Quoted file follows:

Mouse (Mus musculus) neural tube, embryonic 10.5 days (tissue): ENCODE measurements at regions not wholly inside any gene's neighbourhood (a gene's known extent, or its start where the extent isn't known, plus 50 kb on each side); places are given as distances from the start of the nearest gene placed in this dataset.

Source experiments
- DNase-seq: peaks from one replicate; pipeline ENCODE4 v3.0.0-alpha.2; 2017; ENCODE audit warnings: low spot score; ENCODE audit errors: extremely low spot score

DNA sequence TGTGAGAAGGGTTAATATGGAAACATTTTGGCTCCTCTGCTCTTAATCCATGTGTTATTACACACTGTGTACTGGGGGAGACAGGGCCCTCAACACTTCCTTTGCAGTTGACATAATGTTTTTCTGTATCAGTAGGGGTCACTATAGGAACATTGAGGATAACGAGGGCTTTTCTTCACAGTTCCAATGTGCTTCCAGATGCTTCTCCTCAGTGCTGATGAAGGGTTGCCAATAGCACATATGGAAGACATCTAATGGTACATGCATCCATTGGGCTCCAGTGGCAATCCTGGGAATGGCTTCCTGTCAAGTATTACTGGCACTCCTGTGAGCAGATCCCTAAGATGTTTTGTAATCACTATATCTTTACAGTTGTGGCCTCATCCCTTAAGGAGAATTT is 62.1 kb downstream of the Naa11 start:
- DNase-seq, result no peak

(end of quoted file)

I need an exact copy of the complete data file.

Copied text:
Mouse (Mus musculus) neural tube, embryonic 10.5 days (tissue): ENCODE measurements at regions not wholly inside any gene's neighbourhood (a gene's known extent, or its start where the extent isn't known, plus 50 kb on each side); places are given as distances from the start of the nearest gene placed in this dataset.

Source experiments
- DNase-seq: peaks from one replicate; pipeline ENCODE4 v3.0.0-alpha.2; 2017; ENCODE audit warnings: low spot score; ENCODE audit errors: extremely low spot score

DNA sequence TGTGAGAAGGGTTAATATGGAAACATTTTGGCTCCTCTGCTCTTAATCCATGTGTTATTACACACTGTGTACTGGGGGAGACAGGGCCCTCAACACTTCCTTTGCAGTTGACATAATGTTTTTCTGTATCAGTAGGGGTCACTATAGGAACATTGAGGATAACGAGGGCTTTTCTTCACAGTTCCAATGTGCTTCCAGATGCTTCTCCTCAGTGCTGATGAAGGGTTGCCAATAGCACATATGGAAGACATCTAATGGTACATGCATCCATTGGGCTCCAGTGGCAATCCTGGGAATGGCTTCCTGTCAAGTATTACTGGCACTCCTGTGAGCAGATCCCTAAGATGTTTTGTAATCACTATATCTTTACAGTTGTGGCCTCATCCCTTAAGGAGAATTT is 62.1 kb downstream of the Naa11 start:
- DNase-seq, result no peak